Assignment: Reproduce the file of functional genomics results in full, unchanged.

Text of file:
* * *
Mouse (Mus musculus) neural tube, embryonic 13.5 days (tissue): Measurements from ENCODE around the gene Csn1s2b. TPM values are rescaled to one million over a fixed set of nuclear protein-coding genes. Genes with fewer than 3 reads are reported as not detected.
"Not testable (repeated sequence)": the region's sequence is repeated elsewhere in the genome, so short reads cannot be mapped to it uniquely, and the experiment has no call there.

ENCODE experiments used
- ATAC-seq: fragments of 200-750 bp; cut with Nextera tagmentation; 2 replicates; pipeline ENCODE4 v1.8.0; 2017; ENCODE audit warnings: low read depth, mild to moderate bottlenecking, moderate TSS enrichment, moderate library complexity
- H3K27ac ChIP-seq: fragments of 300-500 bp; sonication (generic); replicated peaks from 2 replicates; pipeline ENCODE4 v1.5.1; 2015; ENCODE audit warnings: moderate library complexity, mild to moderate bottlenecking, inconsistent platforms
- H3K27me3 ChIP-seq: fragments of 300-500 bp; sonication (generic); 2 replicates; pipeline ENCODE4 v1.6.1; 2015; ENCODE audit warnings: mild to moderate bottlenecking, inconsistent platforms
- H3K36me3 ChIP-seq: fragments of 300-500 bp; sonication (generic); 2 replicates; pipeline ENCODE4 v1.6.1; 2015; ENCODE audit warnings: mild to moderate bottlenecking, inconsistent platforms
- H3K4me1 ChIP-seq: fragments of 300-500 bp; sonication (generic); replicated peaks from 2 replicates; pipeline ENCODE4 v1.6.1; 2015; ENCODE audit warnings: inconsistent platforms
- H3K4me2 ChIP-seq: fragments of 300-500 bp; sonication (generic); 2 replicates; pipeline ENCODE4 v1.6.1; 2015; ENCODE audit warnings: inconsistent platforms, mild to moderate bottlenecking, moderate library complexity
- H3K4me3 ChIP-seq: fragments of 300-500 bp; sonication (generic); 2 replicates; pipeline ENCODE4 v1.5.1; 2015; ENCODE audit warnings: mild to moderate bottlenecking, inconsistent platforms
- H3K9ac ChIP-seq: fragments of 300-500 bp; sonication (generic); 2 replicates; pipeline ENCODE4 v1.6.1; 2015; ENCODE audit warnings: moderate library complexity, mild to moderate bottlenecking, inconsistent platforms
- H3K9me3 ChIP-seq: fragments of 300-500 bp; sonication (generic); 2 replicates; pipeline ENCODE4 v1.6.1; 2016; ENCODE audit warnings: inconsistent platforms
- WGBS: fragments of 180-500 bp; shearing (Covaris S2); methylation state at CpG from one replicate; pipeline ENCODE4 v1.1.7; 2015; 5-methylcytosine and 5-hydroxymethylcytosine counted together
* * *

Mouse (Mus musculus) neural tube, embryonic 13.5 days (tissue): Measurements from ENCODE around the gene Csn1s2b. TPM values are rescaled to one million over a fixed set of nuclear protein-coding genes. Genes with fewer than 3 reads are reported as not detected.
"Not testable (repeated sequence)": the region's sequence is repeated elsewhere in the genome, so short reads cannot be mapped to it uniquely, and the experiment has no call there.

ENCODE experiments used
- ATAC-seq: fragments of 200-750 bp; cut with Nextera tagmentation; 2 replicates; pipeline ENCODE4 v1.8.0; 2017; ENCODE audit warnings: low read depth, mild to moderate bottlenecking, moderate TSS enrichment, moderate library complexity
- H3K27ac ChIP-seq: fragments of 300-500 bp; sonication (generic); replicated peaks from 2 replicates; pipeline ENCODE4 v1.5.1; 2015; ENCODE audit warnings: moderate library complexity, mild to moderate bottlenecking, inconsistent platforms
- H3K27me3 ChIP-seq: fragments of 300-500 bp; sonication (generic); 2 replicates; pipeline ENCODE4 v1.6.1; 2015; ENCODE audit warnings: mild to moderate bottlenecking, inconsistent platforms
- H3K36me3 ChIP-seq: fragments of 300-500 bp; sonication (generic); 2 replicates; pipeline ENCODE4 v1.6.1; 2015; ENCODE audit warnings: mild to moderate bottlenecking, inconsistent platforms
- H3K4me1 ChIP-seq: fragments of 300-500 bp; sonication (generic); replicated peaks from 2 replicates; pipeline ENCODE4 v1.6.1; 2015; ENCODE audit warnings: inconsistent platforms
- H3K4me2 ChIP-seq: fragments of 300-500 bp; sonication (generic); 2 replicates; pipeline ENCODE4 v1.6.1; 2015; ENCODE audit warnings: inconsistent platforms, mild to moderate bottlenecking, moderate library complexity
- H3K4me3 ChIP-seq: fragments of 300-500 bp; sonication (generic); 2 replicates; pipeline ENCODE4 v1.5.1; 2015; ENCODE audit warnings: mild to moderate bottlenecking, inconsistent platforms
- H3K9ac ChIP-seq: fragments of 300-500 bp; sonication (generic); 2 replicates; pipeline ENCODE4 v1.6.1; 2015; ENCODE audit warnings: moderate library complexity, mild to moderate bottlenecking, inconsistent platforms
- H3K9me3 ChIP-seq: fragments of 300-500 bp; sonication (generic); 2 replicates; pipeline ENCODE4 v1.6.1; 2016; ENCODE audit warnings: inconsistent platforms
- WGBS: fragments of 180-500 bp; shearing (Covaris S2); methylation state at CpG from one replicate; pipeline ENCODE4 v1.1.7; 2015; 5-methylcytosine and 5-hydroxymethylcytosine counted together